Energy alternatives for mining

27th September 2019 By: Mamaili Mamaila - Journalist

Energy alternatives for mining

ASHEN JUGOO We expect that there will be a remarkable increase in captive power projects throughout sub-Saharan Africa

The demand for electricity in South Africa continues to increase and there is no certainty that State-owned power utility Eskom will be able to meet that demand at a cost-effective price, says inter­national business law firm Fasken partner and finance and projects head Ashen Jugoo.

It is highly likely that there will be con­tinued development in the battery-storage sec­tor over the next few years. 

This trend, coupled with the reduced price of small-scale embedded genera­tion, makes it attractive for min­ing companies to establish their own power generation plants, he adds.

“This will allow for security of supply and reduce the costs of electricity.”

At this year’s Joburg Indaba, Fasken would like to address the suc­cess stories and challenges associated with captive plants.

“We have worked on financing solutions where a number of pro­jects have been financed within a single portfolio. 

“We also expect that there will be a remarkable increase in such projects,” states Jugoo.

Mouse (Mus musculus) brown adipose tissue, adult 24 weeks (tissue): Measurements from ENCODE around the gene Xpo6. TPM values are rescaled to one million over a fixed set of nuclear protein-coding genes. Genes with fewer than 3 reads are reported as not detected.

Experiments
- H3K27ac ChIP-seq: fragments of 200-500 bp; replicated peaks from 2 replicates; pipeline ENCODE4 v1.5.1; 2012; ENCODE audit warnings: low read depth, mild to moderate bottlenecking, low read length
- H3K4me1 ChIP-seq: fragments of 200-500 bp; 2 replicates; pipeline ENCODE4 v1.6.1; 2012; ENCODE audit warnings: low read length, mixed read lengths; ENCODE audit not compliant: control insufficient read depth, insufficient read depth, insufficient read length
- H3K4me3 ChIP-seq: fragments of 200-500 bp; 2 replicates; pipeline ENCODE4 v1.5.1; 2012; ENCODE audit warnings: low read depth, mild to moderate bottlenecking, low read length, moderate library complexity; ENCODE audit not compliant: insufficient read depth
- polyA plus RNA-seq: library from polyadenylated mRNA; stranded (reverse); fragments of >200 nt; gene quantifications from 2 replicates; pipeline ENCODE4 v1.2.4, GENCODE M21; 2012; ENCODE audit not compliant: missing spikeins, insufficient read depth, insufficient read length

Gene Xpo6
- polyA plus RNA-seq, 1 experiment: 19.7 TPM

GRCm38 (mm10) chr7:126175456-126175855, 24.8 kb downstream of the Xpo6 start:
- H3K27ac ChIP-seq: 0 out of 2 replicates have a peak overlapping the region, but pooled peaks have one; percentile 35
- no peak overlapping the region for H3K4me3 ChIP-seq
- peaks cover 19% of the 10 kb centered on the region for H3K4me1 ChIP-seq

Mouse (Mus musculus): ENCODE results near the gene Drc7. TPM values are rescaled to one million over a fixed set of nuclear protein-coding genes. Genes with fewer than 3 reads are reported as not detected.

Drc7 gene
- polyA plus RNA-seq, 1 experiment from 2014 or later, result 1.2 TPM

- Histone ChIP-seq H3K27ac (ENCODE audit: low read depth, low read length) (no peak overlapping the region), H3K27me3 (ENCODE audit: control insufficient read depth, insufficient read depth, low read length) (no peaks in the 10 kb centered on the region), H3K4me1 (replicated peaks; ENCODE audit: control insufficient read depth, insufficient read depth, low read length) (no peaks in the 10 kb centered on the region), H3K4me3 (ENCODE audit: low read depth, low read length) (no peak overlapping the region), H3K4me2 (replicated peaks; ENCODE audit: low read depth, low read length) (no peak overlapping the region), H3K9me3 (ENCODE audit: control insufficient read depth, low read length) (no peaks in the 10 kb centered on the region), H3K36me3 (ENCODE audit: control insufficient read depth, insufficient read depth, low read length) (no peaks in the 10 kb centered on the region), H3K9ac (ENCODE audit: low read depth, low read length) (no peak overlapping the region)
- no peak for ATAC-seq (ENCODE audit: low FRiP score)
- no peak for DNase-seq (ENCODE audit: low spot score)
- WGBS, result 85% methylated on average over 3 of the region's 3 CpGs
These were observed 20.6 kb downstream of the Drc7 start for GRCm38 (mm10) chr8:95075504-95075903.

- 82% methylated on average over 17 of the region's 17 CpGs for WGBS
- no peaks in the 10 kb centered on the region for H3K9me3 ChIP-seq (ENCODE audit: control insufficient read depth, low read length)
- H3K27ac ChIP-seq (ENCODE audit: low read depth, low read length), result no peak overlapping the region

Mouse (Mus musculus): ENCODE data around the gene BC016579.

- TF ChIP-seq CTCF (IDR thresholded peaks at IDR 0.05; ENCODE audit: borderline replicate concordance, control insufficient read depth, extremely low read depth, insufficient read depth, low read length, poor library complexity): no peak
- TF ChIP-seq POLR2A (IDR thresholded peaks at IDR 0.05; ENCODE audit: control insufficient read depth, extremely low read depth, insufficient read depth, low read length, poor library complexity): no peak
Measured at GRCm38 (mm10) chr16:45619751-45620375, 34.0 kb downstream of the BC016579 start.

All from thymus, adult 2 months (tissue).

Further, Fasken is a premium sponsor of the 2019 Joburg Indaba and has found it “impor­tant and compelling” to be an active participant in this confer­ence.

“Being an active participant in the industry is not only about the financial aspect – it is more about a meaningful contribution to the industry through a physical presence,” notes Fasken senior partner Lucas Moalusi.

The company intends to share its views on the status of the local min­ing industry, and how the industry should unfold to assist the sector in returning to its “glory days”, he asserts.

Moalusi believes that events, such as the Joburg Indaba, have created a platform to have an honest and uncensored discussion about matters affecting the mining industry. 

“The chal­lenge of guaranteed electricity supply is quite criti­cal to the success of the mining industry; this needs to be resolved sooner rather than later,” Moalusi concludes.